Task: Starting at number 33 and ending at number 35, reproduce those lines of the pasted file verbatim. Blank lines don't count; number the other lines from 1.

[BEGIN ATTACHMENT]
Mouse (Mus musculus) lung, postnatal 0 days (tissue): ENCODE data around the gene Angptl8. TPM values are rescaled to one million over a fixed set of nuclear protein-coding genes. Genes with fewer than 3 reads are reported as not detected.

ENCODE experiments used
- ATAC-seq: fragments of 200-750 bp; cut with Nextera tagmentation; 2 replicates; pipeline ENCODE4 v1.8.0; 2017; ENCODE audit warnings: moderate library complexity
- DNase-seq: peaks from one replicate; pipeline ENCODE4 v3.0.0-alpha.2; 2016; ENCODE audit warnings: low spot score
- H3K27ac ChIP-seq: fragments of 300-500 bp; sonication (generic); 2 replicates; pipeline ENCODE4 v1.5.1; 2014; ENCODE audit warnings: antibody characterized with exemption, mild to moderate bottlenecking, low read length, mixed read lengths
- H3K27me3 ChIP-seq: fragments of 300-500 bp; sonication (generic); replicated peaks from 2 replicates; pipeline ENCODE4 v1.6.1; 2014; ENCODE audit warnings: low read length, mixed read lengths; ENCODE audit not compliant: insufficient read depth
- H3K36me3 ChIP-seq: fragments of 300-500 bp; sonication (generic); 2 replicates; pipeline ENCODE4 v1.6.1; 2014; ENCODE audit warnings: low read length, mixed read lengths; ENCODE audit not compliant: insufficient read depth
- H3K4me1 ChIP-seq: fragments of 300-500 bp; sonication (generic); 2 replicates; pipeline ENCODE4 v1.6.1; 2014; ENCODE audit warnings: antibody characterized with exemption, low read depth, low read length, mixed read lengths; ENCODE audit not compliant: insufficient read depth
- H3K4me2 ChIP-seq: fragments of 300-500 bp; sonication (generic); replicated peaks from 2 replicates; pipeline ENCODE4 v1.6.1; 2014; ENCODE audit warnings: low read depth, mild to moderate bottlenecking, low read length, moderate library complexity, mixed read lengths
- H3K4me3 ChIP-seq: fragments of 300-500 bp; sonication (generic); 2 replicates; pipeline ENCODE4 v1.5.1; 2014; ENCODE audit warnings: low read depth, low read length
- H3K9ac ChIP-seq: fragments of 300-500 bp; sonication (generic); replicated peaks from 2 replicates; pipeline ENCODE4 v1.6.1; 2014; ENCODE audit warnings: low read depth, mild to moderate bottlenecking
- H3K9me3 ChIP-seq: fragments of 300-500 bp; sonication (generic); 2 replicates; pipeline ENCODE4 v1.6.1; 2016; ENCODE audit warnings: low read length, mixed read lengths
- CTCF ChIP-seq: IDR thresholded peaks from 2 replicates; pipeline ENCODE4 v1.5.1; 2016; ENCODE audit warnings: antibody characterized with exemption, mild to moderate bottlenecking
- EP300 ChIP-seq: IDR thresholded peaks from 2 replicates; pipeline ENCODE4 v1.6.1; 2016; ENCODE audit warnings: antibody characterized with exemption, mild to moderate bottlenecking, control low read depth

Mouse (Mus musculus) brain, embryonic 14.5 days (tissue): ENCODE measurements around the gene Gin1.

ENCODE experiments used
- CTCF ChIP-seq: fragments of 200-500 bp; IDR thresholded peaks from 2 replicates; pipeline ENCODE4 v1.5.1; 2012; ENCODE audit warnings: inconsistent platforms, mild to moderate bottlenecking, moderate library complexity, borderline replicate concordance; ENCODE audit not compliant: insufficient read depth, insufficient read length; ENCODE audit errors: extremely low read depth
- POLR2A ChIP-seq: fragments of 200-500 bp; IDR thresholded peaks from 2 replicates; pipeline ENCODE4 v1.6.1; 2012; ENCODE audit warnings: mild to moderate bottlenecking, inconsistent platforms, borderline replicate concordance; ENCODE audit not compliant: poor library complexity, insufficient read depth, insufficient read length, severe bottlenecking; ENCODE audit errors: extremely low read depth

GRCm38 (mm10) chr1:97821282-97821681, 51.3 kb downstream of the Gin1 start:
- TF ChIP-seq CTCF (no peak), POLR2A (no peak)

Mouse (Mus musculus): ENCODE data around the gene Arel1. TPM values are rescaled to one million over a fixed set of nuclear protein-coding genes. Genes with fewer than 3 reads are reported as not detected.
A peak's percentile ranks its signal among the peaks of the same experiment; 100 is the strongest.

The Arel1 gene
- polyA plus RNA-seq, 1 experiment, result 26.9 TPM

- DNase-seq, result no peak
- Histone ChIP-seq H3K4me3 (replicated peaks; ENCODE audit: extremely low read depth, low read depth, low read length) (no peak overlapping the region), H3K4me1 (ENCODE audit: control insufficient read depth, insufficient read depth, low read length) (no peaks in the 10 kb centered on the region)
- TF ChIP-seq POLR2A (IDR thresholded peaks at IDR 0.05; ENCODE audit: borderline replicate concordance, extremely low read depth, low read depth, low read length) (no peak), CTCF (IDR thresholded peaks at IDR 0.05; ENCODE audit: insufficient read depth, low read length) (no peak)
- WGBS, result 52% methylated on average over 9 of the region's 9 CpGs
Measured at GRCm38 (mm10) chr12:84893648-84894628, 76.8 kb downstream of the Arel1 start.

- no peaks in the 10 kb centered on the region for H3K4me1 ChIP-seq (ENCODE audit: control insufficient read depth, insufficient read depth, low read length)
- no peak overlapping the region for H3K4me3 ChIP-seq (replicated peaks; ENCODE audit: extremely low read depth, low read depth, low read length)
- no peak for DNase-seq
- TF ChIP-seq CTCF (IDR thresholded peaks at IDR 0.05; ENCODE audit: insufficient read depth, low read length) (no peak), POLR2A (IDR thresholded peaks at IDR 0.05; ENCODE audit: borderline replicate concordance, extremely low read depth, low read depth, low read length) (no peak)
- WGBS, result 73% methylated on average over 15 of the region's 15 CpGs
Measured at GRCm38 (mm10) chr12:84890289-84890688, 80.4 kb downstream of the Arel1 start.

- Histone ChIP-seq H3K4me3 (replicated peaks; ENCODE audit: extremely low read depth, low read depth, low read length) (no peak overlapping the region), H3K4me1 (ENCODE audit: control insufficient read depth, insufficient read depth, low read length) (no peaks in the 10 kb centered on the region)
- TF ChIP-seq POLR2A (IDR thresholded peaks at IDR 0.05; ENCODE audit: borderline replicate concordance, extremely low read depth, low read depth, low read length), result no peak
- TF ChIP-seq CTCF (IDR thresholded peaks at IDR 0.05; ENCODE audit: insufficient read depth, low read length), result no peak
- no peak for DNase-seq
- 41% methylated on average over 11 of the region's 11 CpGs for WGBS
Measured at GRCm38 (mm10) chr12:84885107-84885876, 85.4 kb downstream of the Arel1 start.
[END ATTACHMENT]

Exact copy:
- TF ChIP-seq CTCF (IDR thresholded peaks at IDR 0.05; ENCODE audit: insufficient read depth, low read length) (no peak), POLR2A (IDR thresholded peaks at IDR 0.05; ENCODE audit: borderline replicate concordance, extremely low read depth, low read depth, low read length) (no peak)
- WGBS, result 73% methylated on average over 15 of the region's 15 CpGs
Measured at GRCm38 (mm10) chr12:84890289-84890688, 80.4 kb downstream of the Arel1 start.